Monday, April 28, 2014

Cycling the cycle-able bits of Peddars Way–part 7

Wednesday 2nd April 2014: (Where’s The Sea)  By eye, Castle Acre is roughly half-way up the Peddars Way cycle route and the straightest bit seen on the map, well to get to the end of Peddars Way that is. However my journey didn’t end there. I then planned to cycle back to King’s Lynn to catch the train to Cambridge. Perhaps it was a good idea that I wasn’t paying to much attention to my progress – in my mind I had reduced the final leg quite considerably.

From the northern end of Peddars Way down to King’s Lynn station, via NCN1, was actually just under 34Km (21miles). Whereas the distance from Thetford Railway Station to the northern end of Peddars Way was 83Km/52 miles. Which means the last leg was about 30% of the station to station distance.

Whilst I could have planned the route more meticulously and worked out various distances along the way I did know the overall distance according to BikeRouteToaster – 116Km/72 miles. So I wasn’t too bothered I knew I could enjoy cycling that sort of distance. The real unknown was just how cycle-able the off-road bits were going to be. If things got really bad I could always cut directly across to King’s Lynn.  The spirit of adventure means leaving some things unknown until you get there – well when cycle around Norfolk.  I would do it differently in some parts of the world.

the first part of Peddars way out of Castle Acre follows the Massingham Road. As it follows the course of the Roman Road it is pretty straight.  There were more vehicles than some of the earlier roads – but it was by no means unpleasant and I didn’t feel harassed. Perhaps the pace of life really is slower in Norfolk.  (Here is a picture of the “Rush Hour at Castle Acre Ford”.)

I usually use the OSM maps for most of my navigational needs – however I do sometimes use the OS maps when I want more detail about rights of way. Just to the north-west of Castle Acre there are some strange patterns in the fields.  They do not appear  on the Where’s The Path old 25K OS map or the satellite view though.  I don’t know what they represent – but could be the way the land was apportioned for tenants of the Manor?

If you follow the route on the OS map you’ll see that it does undulate a bit. You leave Castle Acre at 53m above sea level which rises to 64m then drops to 56m then up to 84m. It is actually quite pleasant to climb a short hill and enjoy the ride down the other side.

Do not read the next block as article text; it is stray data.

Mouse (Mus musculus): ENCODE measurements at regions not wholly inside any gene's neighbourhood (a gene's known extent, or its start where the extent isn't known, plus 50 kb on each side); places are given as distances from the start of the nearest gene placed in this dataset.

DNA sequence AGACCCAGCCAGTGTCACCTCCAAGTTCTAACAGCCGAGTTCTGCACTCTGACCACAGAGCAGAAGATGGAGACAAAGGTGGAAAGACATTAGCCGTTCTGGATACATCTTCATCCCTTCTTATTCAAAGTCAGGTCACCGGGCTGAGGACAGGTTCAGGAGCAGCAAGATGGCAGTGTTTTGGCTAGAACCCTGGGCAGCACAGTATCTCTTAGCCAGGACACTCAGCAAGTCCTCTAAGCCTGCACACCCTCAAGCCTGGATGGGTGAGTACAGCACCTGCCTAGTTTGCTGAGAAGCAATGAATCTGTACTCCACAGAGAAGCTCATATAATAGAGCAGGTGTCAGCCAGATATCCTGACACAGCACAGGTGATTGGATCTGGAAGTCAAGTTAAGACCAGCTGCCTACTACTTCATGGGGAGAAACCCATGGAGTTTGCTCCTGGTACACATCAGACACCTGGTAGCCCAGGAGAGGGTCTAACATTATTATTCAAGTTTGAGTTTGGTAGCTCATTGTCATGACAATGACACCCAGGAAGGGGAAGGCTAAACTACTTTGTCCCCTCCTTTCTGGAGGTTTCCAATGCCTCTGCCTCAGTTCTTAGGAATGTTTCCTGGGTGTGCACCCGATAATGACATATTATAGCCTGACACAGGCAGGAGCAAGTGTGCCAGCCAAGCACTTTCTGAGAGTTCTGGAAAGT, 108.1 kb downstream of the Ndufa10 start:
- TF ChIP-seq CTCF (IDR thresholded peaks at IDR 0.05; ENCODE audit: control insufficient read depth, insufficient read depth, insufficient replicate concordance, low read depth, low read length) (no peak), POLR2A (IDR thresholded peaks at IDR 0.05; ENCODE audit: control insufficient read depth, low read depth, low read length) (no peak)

As it turns out I missed out a small section of the off-road track and followed a small detour – however I didn’t realise it at the time – which seems rather weird. I don’t think I would have noticed if I hadn’t loaded both the route to follow and the route I took onto Google Earth.

I seem to have a blind spot when it comes to following routes off-road. Here is the section on the OSM map and here is the Streetview link. Here is the bit where the two traces re-join. I do wonder whether  my GPS locked onto the road when I took the byway because it looks familiar. But the mind can play strange tricks.

Problem solved – I have just checked and I did take the road route – because when I first digitised the route it did indeed follow the road and the detour. Which I didn’t notice at the time. However when I was playing on Bike Route Toaster I edited a few similar errors out of the map and this was one that got fixed.. So the BRT map is correct as far as I know and I did take the detour. So the red line is the route I originally plotted and followed, the blue line is the correct line to take and the one on BikeRouteToaster.

An unintended  Peddars Way Detour

After a relative short run of country lane it becomes a green dot road  at a 25K scale. It means “Other routes with public access (not normally shown in urban areas)”. This is what it looks like in Streetview. It undulates and at first gave me cause for concern – the track was rather sandy. Almost but not quite too sandy. I did find myself seeking out the firmer bits. The edge of the tracks up on the grass was usually the easiest to cycle on. The trouble is with sand is that my wheels dig in then I have to stop. Re-starting is hard and the whole thing is very energy-sapping.

This picture was taken where the Peddars Way crosses the Lynn Road on its way to Great Massingham. The track climbed up to 92m – which is mountainous for a flatlander like me. You can see it here on the OS map or here on the OSM map.